This is some of our indispensable volunteer crew, with Allison in the center clutching her haul of collard greens on a recent harvest morning. Now that we are reaching the high point of the season, with planting after planting going in, and trying to stay on top of the weeds in all those plantings, and get spring plantings done in to get a second crop in that space I would like to thank all the volunteers for enabling us to keep this farm running. Because of your efforts, we as staff are able to go home at a reasonable hour and are able to maintain some semblance of a life outside the farm. Very much not a given in agriculture! So this week, volunteers, we salute you!



  • Lettuce mix
  • Hakurei turnips
  • Bok choy
  • Parsley or dill
  • Collards
  • Peas
  • Scallions

*Please note the exact share may change due to weather or crop conditions.

FEATURED RECIPE: Hail to the Kale Salad

Volunteer Cindy brought this snack for us at distribution yesterday, and we all freaked out because it's incredible, and since we hit the kale trifecta last week of Red Russian, lacinato AND green curly kale I thought this would be appropriate. Trust me, it will NOT disappoint ...


• curly kale
• sliced almonds
• shredded beets and/or carrots 

• 1 cup raw almond butter (raw, unsweetened and unsalted)
• 1 cup coconut water (or regular water)
• ¼ cup fresh lime juice (about 2) 
• 2 cloves garlic
• fresh, peeled ginger (approximately 1” or ¾ of an ounce)
• 2 tablespoons Tamari or soy sauce
• ½ teaspoon red pepper flakes


Blender together all dressing ingredients until smooth and creamy. Remove the larger stems from the kale and chop finely into in a large bowl with the shredded carrots and/or beets. Pour 2 cups of the dressing over the kale and massage the dressing into the kale. Sprinkle almonds on top before serving. 

Posted 6/15/2019 12:13pm by Josie Hart.

Dear shareholders,

First pea pick of the season yesterday! We brought in about 20 pounds, which is but the tip of the iceberg, but what we've done in previous seasons until the harvests really ramp on up is have peas on alternate weeks. Beets are really sizing up too, with carrots not far behind, so we're starting to get into some main season crops. Also, just because we like trying out different things, we'll also have Shungiku, an edible chrysanthemum, which I like in salads, or cooked lightly in stir-fries. You can let it go to flower, also edible, before harvesting it, but we tried them yesterday and the leaves and shoots are very tender and have a nice, delicate flavor.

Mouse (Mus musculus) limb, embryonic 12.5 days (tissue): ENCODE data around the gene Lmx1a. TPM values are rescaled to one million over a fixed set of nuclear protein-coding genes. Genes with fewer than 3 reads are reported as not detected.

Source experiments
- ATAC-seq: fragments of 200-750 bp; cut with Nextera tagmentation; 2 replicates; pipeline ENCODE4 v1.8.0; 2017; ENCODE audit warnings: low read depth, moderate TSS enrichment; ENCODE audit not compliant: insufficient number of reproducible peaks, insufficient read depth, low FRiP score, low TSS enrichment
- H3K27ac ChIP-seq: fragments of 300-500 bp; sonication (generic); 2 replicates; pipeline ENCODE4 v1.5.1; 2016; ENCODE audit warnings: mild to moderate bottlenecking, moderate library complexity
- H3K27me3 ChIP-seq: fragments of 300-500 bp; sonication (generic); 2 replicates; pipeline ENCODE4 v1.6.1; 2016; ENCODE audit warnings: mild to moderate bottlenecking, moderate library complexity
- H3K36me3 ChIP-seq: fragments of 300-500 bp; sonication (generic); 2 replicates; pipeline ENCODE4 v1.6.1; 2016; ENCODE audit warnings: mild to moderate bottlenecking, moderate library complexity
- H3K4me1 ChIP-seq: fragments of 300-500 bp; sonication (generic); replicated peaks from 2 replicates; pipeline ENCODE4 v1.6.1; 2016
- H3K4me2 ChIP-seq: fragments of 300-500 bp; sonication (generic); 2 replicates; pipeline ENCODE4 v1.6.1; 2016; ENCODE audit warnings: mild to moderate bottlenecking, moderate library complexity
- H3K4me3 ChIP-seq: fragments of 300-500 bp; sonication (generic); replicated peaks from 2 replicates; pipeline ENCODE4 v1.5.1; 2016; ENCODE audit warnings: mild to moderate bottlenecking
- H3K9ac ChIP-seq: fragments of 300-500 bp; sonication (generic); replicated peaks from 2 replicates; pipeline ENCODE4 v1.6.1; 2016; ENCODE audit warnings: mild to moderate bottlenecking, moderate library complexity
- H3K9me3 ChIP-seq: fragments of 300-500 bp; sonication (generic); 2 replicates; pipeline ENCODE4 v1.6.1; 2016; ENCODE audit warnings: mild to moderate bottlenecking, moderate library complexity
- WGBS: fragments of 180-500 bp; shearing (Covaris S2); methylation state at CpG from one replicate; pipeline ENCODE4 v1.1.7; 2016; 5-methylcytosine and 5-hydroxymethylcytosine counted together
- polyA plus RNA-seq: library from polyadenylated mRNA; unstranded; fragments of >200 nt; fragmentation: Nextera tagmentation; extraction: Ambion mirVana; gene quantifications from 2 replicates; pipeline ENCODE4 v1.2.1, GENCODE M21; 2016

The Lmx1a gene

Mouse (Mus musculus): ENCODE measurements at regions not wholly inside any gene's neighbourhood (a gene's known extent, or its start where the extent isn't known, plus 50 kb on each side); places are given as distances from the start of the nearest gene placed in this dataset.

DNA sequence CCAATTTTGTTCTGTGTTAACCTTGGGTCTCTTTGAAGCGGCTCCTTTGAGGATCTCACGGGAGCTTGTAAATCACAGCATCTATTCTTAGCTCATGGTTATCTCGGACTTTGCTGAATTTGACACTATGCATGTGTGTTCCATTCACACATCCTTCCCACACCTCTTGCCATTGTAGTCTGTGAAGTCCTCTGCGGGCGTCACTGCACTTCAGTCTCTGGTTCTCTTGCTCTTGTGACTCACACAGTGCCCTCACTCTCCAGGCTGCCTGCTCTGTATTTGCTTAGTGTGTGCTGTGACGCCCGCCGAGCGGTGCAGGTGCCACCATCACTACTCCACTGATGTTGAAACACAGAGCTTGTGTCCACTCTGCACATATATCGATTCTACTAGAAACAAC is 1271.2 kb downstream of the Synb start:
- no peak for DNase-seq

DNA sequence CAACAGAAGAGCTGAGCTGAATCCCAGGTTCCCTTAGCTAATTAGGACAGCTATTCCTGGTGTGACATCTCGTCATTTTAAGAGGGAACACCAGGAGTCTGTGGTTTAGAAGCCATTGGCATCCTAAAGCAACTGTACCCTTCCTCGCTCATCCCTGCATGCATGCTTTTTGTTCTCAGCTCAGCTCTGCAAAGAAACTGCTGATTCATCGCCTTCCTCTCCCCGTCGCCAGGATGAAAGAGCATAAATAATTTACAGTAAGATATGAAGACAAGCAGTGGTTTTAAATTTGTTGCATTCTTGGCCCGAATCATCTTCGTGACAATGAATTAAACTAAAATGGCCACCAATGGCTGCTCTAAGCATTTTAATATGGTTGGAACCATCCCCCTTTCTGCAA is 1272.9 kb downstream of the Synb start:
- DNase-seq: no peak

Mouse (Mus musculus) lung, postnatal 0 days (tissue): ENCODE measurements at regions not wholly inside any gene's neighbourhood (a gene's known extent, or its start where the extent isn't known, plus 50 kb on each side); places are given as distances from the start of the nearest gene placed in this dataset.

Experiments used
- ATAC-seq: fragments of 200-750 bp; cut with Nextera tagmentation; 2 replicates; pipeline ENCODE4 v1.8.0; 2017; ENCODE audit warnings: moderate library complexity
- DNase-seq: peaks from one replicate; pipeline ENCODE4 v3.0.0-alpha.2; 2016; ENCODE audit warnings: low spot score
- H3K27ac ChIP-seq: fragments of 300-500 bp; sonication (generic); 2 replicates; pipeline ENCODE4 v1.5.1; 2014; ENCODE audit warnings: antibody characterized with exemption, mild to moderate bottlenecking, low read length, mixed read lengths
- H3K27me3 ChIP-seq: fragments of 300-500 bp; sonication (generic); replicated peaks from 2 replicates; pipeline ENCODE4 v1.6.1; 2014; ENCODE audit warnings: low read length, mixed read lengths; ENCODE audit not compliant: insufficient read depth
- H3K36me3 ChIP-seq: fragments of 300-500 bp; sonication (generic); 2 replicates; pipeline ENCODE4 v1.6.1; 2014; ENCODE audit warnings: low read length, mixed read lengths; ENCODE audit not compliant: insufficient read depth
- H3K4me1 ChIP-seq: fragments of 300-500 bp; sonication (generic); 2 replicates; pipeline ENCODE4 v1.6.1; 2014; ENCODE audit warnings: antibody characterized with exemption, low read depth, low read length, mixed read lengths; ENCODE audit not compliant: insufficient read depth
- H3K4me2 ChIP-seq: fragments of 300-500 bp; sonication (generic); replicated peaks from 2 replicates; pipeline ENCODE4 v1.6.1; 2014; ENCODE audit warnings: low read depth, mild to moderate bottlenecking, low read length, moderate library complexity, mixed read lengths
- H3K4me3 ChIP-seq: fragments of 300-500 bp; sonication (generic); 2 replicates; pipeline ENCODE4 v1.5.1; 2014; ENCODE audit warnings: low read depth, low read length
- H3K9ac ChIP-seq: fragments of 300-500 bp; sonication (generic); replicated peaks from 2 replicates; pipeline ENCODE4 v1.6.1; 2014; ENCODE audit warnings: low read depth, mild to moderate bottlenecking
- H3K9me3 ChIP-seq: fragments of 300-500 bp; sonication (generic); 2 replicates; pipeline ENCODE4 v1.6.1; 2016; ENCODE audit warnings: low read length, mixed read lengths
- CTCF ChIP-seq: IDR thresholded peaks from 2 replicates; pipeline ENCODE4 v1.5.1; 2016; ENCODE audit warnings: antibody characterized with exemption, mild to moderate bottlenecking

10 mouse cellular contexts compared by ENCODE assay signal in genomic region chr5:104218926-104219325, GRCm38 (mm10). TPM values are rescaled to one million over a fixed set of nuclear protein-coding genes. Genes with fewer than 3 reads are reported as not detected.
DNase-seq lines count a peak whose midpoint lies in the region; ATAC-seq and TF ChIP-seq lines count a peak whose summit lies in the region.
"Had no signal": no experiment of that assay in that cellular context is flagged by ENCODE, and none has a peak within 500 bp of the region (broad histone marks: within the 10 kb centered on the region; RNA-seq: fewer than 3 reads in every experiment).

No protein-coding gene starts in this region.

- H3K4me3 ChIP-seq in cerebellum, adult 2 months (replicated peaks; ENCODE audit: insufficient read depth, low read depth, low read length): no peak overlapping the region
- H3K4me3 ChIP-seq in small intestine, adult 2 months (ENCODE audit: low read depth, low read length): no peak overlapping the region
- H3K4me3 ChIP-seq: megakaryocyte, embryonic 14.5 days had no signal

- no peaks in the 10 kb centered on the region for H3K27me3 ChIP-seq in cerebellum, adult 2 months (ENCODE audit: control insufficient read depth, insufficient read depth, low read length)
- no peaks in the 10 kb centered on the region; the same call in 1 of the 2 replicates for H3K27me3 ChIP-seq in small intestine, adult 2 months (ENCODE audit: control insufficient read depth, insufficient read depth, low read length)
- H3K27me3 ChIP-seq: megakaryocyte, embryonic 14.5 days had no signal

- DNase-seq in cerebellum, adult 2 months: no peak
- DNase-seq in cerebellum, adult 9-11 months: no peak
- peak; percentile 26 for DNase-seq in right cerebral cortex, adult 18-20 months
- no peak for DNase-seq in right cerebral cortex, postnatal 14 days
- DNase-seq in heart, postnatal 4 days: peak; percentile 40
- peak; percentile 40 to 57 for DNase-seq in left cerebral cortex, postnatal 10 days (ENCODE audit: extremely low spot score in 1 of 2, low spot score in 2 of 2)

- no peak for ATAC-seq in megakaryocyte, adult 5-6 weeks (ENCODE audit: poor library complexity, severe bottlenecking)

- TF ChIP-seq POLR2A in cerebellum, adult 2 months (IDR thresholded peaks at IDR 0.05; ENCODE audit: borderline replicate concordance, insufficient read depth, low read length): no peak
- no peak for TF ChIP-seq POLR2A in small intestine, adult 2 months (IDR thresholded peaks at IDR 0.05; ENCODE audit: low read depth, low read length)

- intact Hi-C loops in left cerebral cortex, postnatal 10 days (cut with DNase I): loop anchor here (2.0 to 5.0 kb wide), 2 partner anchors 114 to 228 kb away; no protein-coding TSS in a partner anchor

We just finished staking and getting the first string on the tomatoes, which have just taken hold and are sprouting a riot of new green growth. Our next major project will be winter squash and melon planting. We are waiting on the right time to knock down our cover crop so we can no-till plant these crops as well, nearly an acre's worth. The cover crop is almost two weeks behind last season, so since we are using this new system where we are more closely tied to the cycle of the season, we will keep waiting. I'm finding it a good exercise in patience, and that it keeps me observing the plants more closely, away from just checking my calendars and spreadsheets. I like also that it runs so counter to our modern desire to have everything available at any time. In keeping with the place we farm, I feel proud and hopeful to be going toward the future by digging deeper into more historical and traditional farming practices.


  • Lettuce mix
  • Garlic scapes
  • Broccoli raab
  • Shungiku
  • Arugula
  • Hakurei or beets
  • Mint
  • Chard or Collards

*Please note the exact share may change due to weather or crop conditions.

FEATURED RECIPE: Pasta with Broccoli Raab

I include this recipe every season, but for a reason! This recipe (actually the vegetarian version of it) is what got me started on loving the more flavorful (and yes, bitter) Italian greens, which given my last name, seems fitting. Bitter greens certainly take some more care and thought in terms of flavor combinations, so please do not just steam it and set it out for your dinner party! The leaves, flower buds and upper part of the stem are all  tender and edible. Cooking it with garlic, lemon and white wine mellows the sharpness of the raab. This is how I like to prepare it, with the white wine and sausage taking it from a humble peasant meal to a rather luxurious one!

• 1 pound orecchiette
• 1 tablespoon olive oil
• 1 pound Italian sausage, loose
• 2 cloves garlic, finely chopped
• 2 cups broth or white wine
• 1/8 teaspoon crushed red pepper
• 1 bunch broccoli rabe
• Juice of 1 lemon
• 1 cup grated Parmesan (4 ounces)
• Salt and pepper


Cook the pasta according to the package directions. 

Heat the oil in a large saucepan over medium heat. Add the sausage and cook, breaking it up with a spoon, until it’s no longer pink, 5 to 6 minutes.

Stir in the garlic and cook 1 minute.

Add the broth or wine, parmesan, lemon and red pepper and simmer. Add the broccoli rabe cook until tender, 3 to 4 minutes.

Drain the pasta of most of its cooking water and toss the pasta with the sausage mixture. Add salt and pepper to taste.